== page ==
hooks: {
    "pre-commit": "yarn precommit",
  },
}

/.lintstagedrc

{
  "linters": {
    "**/*.+(js|jsx|ts|tsx)": [
      "eslint --fix",
      "prettier --write",
      "yarn test:staged",
      "git add"
    ]
  }
}

VSCode

If you use VSCode, you should install the ESLint & Prettier extensions.

code --install-extension dbaeumer.vscode-eslint
code --install-extension esbenp.prettier-vscode

I recommend you also set ESLint to auto-fix on save so your code is properly formatted after every save.

settings.json (in VSCode)

...
"eslint.autoFixOnSave":  true,
"eslint.validate":  [
  "javascript",
  "javascriptreact",
  "typescript",
  "typescriptreact",
],
...

React Specific Typescript Oddities

  • Constant enums and namespaces are not supported
  • Files containg JSX must have .tsx extension
  • Can only use ‘as’ type assertions in JSX (no angle brackets)
  • Must specify a JSX mode in tsconfig.json (default is fine)

    • preserve: emits the JSX, outputs .jsx
    • react: emits React.createElement, outputs .js
    • react-native: emits the JSX, outputs .js

The mode can either be set in your tsconfig.json or specified using the —jsx command line flag.

Prop Types

Getting your prop types right will make adding TypeScript to your components a breeze. Here is a cheatsheet for the common prop types you might need at some point,

type Props = {
  message: string
  count: number
  disabled: boolean
  /** array of a type **/
  names: string[]
  /** string literals to specify exact string values w/ union type **/
  status: "waiting" | "success"
  /** any object as long as you dont use its properties (uncommon) **/
  obj: object
  /** same as above **/
  obj2: {}
  /** object w/ defined properties **/
  obj3: {
    id: string
    title: string
  }
  /** array of objects **/
  objArr: {
    id: string
    title: string
  }[]
  /** any function as long as you don't invoke it (uncommon) **/
  onSomething: Function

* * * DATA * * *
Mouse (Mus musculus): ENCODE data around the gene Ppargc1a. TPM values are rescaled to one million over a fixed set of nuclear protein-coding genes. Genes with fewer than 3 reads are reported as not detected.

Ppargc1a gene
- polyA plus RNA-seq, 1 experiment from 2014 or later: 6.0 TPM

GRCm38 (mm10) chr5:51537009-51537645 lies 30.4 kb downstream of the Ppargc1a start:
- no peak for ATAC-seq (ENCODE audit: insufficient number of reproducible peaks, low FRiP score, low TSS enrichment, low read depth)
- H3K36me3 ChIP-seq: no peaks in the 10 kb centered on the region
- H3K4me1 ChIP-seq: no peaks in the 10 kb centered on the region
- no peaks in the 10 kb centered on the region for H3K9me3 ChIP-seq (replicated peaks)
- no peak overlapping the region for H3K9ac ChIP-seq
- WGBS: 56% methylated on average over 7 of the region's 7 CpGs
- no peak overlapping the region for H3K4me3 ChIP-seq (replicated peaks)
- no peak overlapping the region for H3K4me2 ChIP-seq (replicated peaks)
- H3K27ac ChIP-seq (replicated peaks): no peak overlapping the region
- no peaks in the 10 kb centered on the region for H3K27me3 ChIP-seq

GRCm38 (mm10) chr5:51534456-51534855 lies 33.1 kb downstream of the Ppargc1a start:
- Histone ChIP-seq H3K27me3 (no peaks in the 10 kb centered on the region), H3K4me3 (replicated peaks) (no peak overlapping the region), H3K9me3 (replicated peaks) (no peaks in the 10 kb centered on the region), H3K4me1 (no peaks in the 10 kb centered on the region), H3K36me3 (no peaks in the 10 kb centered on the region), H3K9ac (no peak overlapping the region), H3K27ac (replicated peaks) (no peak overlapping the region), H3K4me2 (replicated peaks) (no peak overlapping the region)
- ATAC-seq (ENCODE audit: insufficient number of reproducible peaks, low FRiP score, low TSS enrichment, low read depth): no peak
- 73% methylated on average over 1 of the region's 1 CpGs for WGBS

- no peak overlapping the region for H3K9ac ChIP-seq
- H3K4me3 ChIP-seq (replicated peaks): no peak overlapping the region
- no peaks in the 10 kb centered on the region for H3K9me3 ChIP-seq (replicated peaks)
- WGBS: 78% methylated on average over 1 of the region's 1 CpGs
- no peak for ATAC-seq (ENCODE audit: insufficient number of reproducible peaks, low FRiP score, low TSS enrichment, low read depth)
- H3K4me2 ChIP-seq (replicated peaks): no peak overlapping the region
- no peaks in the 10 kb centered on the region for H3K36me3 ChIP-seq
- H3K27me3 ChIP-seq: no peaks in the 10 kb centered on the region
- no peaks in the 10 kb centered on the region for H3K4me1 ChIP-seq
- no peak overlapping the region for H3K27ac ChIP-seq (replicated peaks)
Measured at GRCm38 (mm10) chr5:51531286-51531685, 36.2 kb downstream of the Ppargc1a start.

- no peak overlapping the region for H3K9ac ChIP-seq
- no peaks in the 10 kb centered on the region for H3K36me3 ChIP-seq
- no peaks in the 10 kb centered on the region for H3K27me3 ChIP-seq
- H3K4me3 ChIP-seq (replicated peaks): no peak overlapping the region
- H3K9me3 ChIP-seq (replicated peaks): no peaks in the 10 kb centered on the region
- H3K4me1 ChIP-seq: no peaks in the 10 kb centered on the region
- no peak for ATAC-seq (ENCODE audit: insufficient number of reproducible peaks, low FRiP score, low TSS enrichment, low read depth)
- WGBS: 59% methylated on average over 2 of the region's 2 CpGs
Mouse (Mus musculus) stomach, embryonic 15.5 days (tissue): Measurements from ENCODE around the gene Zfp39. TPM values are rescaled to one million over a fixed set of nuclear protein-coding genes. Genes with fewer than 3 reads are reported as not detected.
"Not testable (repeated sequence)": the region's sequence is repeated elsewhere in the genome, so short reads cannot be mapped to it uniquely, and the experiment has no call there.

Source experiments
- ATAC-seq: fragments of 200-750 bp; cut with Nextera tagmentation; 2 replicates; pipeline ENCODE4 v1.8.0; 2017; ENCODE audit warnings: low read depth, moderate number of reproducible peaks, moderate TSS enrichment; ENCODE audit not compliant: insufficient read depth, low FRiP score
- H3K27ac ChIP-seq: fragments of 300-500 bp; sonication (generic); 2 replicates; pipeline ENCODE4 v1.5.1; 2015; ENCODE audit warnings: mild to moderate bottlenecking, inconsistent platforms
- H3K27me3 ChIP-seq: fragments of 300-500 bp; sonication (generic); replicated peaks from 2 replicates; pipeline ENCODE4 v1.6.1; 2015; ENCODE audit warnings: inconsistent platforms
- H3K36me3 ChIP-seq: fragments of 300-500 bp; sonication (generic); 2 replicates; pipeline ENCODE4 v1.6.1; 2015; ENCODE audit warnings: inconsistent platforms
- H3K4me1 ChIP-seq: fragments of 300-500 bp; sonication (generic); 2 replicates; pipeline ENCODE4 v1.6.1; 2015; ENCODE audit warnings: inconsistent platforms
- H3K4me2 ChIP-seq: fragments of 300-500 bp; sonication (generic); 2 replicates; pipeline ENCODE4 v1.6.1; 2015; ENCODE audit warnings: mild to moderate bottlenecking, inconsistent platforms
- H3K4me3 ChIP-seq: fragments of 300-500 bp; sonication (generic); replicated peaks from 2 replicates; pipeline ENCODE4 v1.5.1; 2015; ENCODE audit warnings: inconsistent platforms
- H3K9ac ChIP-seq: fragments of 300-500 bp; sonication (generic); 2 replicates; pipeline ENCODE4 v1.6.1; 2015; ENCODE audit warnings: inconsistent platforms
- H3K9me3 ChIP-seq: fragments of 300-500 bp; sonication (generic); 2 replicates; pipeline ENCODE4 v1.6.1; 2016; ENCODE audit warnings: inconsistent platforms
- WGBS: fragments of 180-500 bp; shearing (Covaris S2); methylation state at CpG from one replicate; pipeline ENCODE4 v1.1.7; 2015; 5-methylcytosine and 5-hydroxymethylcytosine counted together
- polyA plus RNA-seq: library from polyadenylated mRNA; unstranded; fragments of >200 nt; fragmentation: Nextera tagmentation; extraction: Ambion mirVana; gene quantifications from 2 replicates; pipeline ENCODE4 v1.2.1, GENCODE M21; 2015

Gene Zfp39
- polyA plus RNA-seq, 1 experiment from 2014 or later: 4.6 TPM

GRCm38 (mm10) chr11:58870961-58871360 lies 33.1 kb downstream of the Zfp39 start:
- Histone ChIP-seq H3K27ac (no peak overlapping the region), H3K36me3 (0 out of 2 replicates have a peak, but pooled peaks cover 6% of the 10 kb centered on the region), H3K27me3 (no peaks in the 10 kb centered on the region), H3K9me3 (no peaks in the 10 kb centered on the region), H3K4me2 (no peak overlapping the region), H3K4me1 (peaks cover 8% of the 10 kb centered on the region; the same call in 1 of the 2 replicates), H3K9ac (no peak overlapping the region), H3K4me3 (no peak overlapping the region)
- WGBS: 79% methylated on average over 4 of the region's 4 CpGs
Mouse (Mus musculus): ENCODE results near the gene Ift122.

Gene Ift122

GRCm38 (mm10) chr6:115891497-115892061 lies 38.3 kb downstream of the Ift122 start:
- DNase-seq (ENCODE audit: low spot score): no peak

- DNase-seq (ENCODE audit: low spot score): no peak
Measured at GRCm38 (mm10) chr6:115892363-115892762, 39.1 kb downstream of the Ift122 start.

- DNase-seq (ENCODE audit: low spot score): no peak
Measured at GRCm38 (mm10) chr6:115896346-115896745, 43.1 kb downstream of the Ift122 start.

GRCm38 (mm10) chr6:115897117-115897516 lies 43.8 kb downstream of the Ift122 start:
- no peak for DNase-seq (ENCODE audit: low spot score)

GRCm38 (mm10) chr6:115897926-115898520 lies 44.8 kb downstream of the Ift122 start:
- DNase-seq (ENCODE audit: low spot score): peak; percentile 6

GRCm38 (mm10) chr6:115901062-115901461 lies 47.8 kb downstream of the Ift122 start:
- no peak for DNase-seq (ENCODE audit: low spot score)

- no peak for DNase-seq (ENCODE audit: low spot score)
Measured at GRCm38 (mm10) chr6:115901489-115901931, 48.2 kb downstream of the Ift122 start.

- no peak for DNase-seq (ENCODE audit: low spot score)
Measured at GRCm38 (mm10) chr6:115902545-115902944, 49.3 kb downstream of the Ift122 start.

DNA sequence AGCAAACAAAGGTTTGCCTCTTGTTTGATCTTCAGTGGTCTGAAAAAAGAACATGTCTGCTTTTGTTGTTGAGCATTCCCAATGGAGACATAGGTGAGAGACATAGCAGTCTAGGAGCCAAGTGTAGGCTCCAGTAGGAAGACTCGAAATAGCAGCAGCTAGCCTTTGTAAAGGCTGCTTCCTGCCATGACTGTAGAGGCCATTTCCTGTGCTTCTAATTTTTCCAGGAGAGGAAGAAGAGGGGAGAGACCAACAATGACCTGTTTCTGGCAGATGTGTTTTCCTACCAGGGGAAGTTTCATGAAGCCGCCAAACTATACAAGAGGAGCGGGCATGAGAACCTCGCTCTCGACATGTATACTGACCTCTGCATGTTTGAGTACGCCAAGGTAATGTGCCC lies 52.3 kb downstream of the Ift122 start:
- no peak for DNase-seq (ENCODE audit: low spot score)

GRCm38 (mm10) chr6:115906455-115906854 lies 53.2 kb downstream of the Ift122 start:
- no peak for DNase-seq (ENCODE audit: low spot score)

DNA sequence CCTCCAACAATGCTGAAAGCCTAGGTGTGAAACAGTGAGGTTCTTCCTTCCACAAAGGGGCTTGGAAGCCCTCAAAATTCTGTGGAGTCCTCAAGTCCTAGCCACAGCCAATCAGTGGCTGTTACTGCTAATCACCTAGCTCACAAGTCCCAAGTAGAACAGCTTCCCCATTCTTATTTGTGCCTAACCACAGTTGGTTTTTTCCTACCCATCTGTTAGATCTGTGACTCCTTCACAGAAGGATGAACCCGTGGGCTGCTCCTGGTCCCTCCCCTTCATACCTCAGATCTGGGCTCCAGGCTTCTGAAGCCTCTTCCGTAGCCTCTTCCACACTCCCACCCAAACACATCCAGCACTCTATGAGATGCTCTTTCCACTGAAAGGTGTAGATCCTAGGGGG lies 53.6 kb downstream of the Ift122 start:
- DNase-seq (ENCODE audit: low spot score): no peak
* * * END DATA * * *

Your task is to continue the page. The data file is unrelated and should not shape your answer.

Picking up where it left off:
/** function that doesn't take or return anything **/
  onClick: () => void
  /** function with named prop **/
  onChange: (id: number) => void
  /** optional prop **/
  optional?: OptionalType
  /** excepts all types of children **/
  children: React.ReactNode
  /** function as a child render prop **/
  functionChildren: (name: string) => React.ReactNode
  /** pass through style props **/
  style?: React.CSSProperties
  /** form event **/
  onChange?: React.FormEventHandler<HTMLInputElement>
  /* all the props of a button element without its ref **/
  props: Props & React.PropsWithoutRef<JSX.IntrinsicElements["button"]>
}

Class Component

import React, { Component } from "react"

// Define a type for props
type Props = {
  animal: string
} & typeof defaultProps

// Define default props
const defaultProps = Object.freeze({
  quantity: 0,
})

// Define a type for the state
type State = {
  currentQuantity: number
}

// Pass in Props & State types to the Component
export class PetStore extends Component<Props, State> {
  // Set initial state using props
  public readonly state = { currentQuantity: this.props.quantity }

  // Create handlers for button clicks
  public onDecrement = () => {
    // Stop currentQuantity from going negative
    if (this.state.currentQuantity > 0) {
      this.setState({ currentQuantity: this.state.currentQuantity - 1 })
    }
  }
  public onIncrement = () =>
    this.setState({ currentQuantity: this.state.currentQuantity + 1 })

  public render() {
    // Grab ‘animal’ prop
    const { animal } = this.props
    const { currentQuantity } = this.state

    return (
      <div>
        <div>
          There are {currentQuantity} {animal}.
        </div>
        <button onClick={this.onDecrement}>-</button>